While the New York Post’s Peter Vecsey wasted little time in portraying Knicks coach Mike D’Antoni as reluctant a participant in the Carmelo Anthony blockbuster as his lame duck team president, Donnie Walsh (“‘Mike is well aware Stoudemire and Anthony are not a good fit,’ said a D’Antoni confidant. ‘At either end.””), the Bergen Record’s Tara Sullivan considers the role of Nets owner Mikhail Prokhorov (above, left) in the protracted saga. “Prokhorov did accomplish one of his stated goals, driving up the price for his cross-river rivals,” observes Sullivan, “but there’s little moral victory in hurting the opposition if you don’t at least help yourself in the process.”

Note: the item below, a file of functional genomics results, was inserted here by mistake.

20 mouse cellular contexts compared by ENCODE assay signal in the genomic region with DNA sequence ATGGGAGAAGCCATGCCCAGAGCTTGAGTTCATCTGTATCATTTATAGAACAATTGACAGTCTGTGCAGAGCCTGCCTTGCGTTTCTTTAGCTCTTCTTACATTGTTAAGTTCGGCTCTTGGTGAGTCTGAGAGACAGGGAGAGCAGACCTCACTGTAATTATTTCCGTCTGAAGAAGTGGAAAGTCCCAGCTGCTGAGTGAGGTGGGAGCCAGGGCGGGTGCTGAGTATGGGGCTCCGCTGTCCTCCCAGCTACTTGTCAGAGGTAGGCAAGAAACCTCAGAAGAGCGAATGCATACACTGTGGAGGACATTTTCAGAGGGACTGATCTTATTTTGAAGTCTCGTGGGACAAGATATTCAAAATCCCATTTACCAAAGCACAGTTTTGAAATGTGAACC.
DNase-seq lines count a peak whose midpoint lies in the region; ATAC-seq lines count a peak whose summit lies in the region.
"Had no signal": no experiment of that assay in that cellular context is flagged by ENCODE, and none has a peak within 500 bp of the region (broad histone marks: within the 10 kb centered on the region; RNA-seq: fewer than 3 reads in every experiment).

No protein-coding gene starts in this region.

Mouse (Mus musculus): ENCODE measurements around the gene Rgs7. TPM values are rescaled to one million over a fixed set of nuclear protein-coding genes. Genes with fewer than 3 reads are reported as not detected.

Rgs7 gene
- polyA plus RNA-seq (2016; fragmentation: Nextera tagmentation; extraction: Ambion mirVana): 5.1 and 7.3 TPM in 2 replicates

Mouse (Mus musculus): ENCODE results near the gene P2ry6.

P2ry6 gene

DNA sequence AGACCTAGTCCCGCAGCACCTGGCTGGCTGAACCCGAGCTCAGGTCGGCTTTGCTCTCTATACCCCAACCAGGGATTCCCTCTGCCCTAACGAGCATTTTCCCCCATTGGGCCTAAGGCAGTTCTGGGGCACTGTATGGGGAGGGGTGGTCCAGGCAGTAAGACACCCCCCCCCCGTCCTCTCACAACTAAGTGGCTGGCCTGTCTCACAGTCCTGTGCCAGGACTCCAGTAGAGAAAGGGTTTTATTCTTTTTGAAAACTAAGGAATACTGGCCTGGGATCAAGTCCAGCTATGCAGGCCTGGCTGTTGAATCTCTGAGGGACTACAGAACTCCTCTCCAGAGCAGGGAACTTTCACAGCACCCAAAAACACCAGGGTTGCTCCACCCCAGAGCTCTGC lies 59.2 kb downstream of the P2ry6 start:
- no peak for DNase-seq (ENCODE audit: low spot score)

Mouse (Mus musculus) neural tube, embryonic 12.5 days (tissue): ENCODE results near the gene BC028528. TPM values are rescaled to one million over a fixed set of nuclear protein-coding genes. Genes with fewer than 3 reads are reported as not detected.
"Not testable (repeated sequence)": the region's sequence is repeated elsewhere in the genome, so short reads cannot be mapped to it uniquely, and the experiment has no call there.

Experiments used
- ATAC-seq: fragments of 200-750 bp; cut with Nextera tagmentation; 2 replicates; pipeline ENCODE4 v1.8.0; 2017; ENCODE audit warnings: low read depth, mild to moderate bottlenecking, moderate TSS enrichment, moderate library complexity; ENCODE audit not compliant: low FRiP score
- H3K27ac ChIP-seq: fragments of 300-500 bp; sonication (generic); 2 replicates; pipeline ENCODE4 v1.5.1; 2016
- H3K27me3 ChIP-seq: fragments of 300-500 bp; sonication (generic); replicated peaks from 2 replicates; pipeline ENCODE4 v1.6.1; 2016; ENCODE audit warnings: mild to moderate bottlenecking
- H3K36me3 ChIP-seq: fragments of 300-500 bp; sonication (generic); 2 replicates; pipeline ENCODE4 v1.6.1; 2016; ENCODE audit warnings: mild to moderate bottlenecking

“I think we made a very good tactical decision to force [the] Knicks to pay as much as they can,” Prokhorov told CNBC. “So it’s very good, it’s very interesting, it’s very competitive.”
No matter how Prokhorov spins this as something positive, we’re not buying. He blew into New Jersey and promised nothing short of world basketball domination. He talked of building a global brand, a team that will take its New Jersey fan base, move it to Brooklyn, and build a team to rival the much-more-popular Knicks.
He declared his intention to sign big-time free agent stars, to ultimately overshadow his big-time neighbors across the Hudson. He planted his egotistical “blueprint for greatness” billboard in the Knicks’ backyard, and then answered their taunts that he’ll never be like them with a dismissive retort that he’d rather be like the Lakers anyway.
He ends up being neither.